2. We have trialed the device , our trial conclusion was this device was what we were not looking for . Yes ventilator NIPPV or only 3 or more Peep pressure ( think max is 15 cmh2o) , very similar to bilevel on the sipap . The hfv has passive expiration thus its more in line like a jet ventilator than oscillator.
  3. We have had good outcomes utilizing conventional ventilation A/C + Vg set at 3 -3.5 ml/kg originally with 8000 + now the Vn , peep starting at 7-8 , rate 50 , we have an early exit to High frequency JET ventilation ( Bunnell Jet Life Pulse USA) jet rate set at 240 bpm peep 8 or greater ,on time of o.o2. the jet allows for the use of optimal chest expansion (higher peeps) but lower MAP than required with Hfov , the Bunnell has only active inspiration , expiration is passive , the lower jet rate allows for I:E rations 1 to 12 , passive expiration allows the lower MAP and allows for optimal ventilation in non homogenic lung diseases We do not use HFOV. I believe one of our students presented an abstract on our experience and more lasts year at the meeting in England . We also utilize ino if required. We are not an Ecmo center. Winnipeg Manitoba Canada
  4. Has anyone know where I could find safety data if using Vg with HFOV and the VN 500 ventilator , there seems to some sites utilizing this style of HFOV but I am unable to find any prelim data on safety and clincal use.
  5. I would like for others to comment on this question. For infants older than lets say 3 days old if they are to arrest in the nicu which sequence for cpr would be most approriate. The nrp 3:1 ratio or pals 15:2 (2 person)? When does nrp guidlines stop and pals begin? For our most complicated babies who may be in nicu for months this can be an issue. It is also an issue for training of staff who work in this area and it can be very confussing for those staff who work wards/picu and nicu? Please comment.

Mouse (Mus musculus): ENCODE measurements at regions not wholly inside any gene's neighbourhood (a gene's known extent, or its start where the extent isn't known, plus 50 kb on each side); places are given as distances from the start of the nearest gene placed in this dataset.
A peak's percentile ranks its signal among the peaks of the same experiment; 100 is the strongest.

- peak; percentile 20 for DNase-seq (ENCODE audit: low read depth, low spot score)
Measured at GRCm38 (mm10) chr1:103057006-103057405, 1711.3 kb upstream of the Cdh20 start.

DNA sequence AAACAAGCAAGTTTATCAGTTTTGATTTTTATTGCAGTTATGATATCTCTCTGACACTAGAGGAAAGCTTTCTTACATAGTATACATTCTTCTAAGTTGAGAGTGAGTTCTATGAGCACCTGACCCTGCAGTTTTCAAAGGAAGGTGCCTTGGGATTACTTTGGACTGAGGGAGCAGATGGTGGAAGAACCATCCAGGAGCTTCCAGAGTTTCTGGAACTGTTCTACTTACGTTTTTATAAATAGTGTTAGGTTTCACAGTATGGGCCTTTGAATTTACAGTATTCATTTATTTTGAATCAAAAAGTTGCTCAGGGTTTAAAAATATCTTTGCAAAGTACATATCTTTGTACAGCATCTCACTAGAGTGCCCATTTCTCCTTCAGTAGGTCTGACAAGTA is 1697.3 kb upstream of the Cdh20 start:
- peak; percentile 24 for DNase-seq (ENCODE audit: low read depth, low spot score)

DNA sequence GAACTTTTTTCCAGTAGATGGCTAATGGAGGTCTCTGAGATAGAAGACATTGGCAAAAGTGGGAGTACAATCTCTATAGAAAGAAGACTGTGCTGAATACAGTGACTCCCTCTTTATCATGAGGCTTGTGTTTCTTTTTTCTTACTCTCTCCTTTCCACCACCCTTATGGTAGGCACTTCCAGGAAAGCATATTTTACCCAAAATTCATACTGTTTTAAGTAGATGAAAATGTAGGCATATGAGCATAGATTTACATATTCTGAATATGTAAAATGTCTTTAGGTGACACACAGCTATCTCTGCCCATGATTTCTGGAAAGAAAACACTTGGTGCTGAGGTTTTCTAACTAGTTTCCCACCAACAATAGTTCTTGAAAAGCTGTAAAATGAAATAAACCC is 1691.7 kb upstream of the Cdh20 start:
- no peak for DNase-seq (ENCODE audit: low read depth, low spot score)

6. Please the leoni plus is a new ventilator to north america , I have be told that it is very simular to the Babylog even has a vg type mode. would anyone like to share their experiences with this ventilator. In my nicu we use vg option always so the leoni plus vz mode would be it's counter point. Thank you:
  7. I would like to add to the question about differnt types of Oscillators used clinically, My qusetion is on the Babylog HFOV mode , this mode also has a fixed I:E ratio of about 1 : 1.2 ( I believe), I :E ratios in old papers of 1:1 showed concerning out comes ( airleaks , IVH) is any one concerned who uses these ocillators have any concerns about the I:E ratio , and is there any positive papers out there on any HFO device other than the Sensormedics( 1:2 ratio)?
  8. We have found with our experience with babies who require some what lenghtly ncpap coarse, that rotating between the nprongs and the nasal masks really helps( q4-8 hrs). We often see babies go weeks with little minimal problems with this application of the therapy.